Why do we ignore the contact centre metrics that really matter?
In today’s contact centres we measure advisors more than just about any other role across any sector. But do we ever stop to think about what it is that we’re measuring – and more importantly, what we’re not?
Today’s customer service advisor role must be one of the most heavily monitored and analysed jobs in the world. At any given time, contact centre managers know exactly when advisors should be working, how many calls they are handling, whether service levels are being met, and whether their people are saying the right things to customers.
As an industry we continue to manage advisor performance at every available opportunity, and that’s reflected in familiar metrics such as Average Handle Times, Transfer Rates, Average Agent Hold Times and First Contact Resolution. Typically, these metrics are internally-focused and exist to track and improve contact centre productivity. And while Customer Effort Scores have increasingly been used to identify areas of potential friction in customer journeys, the emphasis has always been on optimising customer journeys so that they work better for brands and their customers.
There’s also another metric – Advisor Retention Rate – that contact centres also monitor carefully, but are typically less keen on sharing. Given that the cost of recruiting and training new advisors is already high (and set to get even higher this year as wages rise), any reductions in this metric – even percentage points – can have huge cost implications. That’s particularly the case with average attrition levels across UK contact centres now sitting at just over 20%. Advisor attrition has increasingly come under the spotlight as low unemployment and discussions around the ‘great resignation’ movement combine to make managing contact centre attrition even harder.
Too many organisations still treat advisor turnover as just another cost associated with running their contact centres. So, it’s perhaps not surprising that, as an industry, we rarely monitor or keep track of those issues that we know to be important contributing factors behind attrition. While CX leaders always talk about how people are their #1 asset, many advisors are still faced with a working environment that is characterised by poor supporting technology, frustrating gaps in customer journeys, limited empowerment and often incohesive feedback.
Automation is fundamentally changing the nature of the contact centre advisor role
Advisors also know that the brands they work for are heavily invested in prioritising digital transformation, and looking for ways to improve efficiency and customer engagement by accelerating the adoption of automation and AI technologies. These initiatives have proved great at automating simple processes and fielding routine customer questions. However, this shift has also fundamentally changed the nature of today’s contact centre advisor role.
Instead of handling a mix of interactions and tasks throughout a typical day, advisors are increasingly being left to field only the more complex, urgent and emotional customer conversations. This sustained workload is placing huge pressures on your advisors, making the advisor role more difficult than ever, increasing frustration and inevitably contributing to an increase in attrition.
So, it’s perhaps surprising that the mix of contact centre management metrics that go to make up balanced scorecards are rarely focused on tracking and improving processes that might actually help advisors to do their jobs better. What would actually help them to be more productive? What could enable them to feel more empowered? What systems could provide them with better access to the data and insights that would allow them to serve their customers better? Advisors almost certainly know what it is that they need to do a better job. Unfortunately, very few get asked this question.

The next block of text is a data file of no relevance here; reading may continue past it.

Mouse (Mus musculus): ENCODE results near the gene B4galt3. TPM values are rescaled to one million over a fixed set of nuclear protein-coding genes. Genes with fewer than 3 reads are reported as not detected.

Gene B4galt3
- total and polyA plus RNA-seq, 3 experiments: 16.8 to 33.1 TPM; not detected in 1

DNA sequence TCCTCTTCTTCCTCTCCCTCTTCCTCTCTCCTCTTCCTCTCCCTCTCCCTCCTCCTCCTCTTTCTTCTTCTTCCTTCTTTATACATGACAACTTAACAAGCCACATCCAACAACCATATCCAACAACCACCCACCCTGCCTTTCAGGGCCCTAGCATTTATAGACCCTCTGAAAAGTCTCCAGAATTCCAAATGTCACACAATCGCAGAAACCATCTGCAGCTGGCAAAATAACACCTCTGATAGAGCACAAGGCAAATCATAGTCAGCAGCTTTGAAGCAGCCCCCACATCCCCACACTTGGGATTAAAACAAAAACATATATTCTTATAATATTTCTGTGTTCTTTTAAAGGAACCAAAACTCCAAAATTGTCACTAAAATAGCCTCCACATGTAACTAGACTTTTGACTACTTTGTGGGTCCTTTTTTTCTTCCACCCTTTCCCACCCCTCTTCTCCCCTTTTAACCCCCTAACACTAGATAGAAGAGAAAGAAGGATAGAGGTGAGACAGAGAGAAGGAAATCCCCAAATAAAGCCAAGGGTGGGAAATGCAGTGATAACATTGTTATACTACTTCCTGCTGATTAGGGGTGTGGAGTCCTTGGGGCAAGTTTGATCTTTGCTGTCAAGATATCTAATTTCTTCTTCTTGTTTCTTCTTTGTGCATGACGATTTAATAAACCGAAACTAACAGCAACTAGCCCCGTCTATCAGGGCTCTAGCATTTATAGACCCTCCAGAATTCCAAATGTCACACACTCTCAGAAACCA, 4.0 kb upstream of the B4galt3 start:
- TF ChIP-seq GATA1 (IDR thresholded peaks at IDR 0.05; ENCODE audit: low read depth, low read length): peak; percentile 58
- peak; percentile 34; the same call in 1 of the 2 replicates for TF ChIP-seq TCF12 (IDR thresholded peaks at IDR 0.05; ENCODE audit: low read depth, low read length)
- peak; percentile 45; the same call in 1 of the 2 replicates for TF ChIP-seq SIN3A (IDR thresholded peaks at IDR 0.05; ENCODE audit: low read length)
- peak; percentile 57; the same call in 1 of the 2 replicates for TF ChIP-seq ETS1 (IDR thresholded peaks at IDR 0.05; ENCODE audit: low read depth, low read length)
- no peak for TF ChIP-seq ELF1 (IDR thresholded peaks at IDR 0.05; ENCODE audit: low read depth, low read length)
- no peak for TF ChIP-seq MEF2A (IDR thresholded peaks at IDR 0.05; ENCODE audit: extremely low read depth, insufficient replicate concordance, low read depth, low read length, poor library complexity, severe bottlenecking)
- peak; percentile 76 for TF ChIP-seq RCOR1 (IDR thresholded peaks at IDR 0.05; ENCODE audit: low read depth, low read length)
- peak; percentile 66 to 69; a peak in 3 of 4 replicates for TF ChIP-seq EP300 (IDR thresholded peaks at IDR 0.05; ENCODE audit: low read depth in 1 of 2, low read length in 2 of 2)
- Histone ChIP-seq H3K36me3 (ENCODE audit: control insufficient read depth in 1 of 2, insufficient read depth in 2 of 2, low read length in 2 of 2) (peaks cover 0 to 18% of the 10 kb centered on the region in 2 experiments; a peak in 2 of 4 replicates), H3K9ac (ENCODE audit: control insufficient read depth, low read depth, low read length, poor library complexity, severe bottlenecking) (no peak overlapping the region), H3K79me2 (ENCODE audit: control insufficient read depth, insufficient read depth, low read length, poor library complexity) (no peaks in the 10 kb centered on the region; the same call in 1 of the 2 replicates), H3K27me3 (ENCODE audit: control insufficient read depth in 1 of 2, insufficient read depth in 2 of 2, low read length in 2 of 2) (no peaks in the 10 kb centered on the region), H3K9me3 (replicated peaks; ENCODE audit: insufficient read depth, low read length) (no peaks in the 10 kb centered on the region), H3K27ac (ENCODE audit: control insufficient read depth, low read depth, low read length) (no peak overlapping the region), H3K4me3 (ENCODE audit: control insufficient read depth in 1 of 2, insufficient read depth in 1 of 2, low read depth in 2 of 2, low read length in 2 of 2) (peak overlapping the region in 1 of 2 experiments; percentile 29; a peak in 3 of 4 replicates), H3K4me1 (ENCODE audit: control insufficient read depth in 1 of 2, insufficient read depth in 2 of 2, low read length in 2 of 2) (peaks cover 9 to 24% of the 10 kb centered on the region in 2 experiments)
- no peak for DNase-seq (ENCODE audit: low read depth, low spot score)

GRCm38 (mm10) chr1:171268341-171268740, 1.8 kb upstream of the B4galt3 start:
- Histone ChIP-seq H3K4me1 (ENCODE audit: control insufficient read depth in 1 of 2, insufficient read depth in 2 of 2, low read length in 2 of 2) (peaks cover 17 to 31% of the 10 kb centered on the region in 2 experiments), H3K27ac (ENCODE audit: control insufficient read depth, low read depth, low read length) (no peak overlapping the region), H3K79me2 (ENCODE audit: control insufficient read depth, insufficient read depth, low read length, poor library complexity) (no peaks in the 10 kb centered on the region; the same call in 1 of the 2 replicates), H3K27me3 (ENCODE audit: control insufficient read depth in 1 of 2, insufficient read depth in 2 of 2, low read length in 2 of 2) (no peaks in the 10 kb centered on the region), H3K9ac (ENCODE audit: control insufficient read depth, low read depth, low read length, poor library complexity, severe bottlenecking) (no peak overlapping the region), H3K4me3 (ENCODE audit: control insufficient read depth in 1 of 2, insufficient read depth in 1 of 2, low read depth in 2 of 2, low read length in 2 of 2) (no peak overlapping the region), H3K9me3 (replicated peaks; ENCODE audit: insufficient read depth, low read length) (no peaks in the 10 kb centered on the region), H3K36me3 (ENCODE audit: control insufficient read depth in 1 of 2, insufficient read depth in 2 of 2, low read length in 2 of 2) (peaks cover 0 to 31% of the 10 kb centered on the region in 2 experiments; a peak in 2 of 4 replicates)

Providing advisors with the support they need to remain engaged
Our industry should also be doing much more to acknowledge the key role that advisor mental health and wellbeing plays in delivering excellent customer service. If we continue to overlook our advisors’ mental health, then organisations are failing to provide the rounded support that they need to continue delivering high quality customer experiences. And because we don’t tend to monitor advisor wellbeing on a regular basis, then we shouldn’t be surprised that so many advisors end up being frustrated and frequently depressed - with a significant proportion feeling the need to quit their roles.
With annual advisor attrition effectively now costing a 500-seat contact centre approaching £1m to replace and train colleagues that have left, it clearly makes sense for contact centre management to provide their advisors with the support they need to remain engaged.
That’s why at Sabio we’re committed to helping brands gain a deeper understanding of the added or unseen pressures that advisors now face due to changed processes, working practices and digital transformation.
Solutions such as our Sabio Service Advisor Mental Health and Wellbeing offering can play a key role in helping contact centre management to better understand issues around advisor wellness, emotions and stresses. It also allows them to identify how positive boosts can impact the advisor day, as well as focus in on those issues or processes that might be failing advisors - so that you can resolve them much more quickly.
Well-being starts in the workplace
We believe that a key goal for contact centre management in 2022 should be to make the health and wellbeing of your people a key priority. Even the smallest improvements in contact centre advisor well-being can translate into a positive impact, unlocking measurable improvements in advisor absence and attrition. And because happier advisors inevitably lead to happier customers, everybody wins!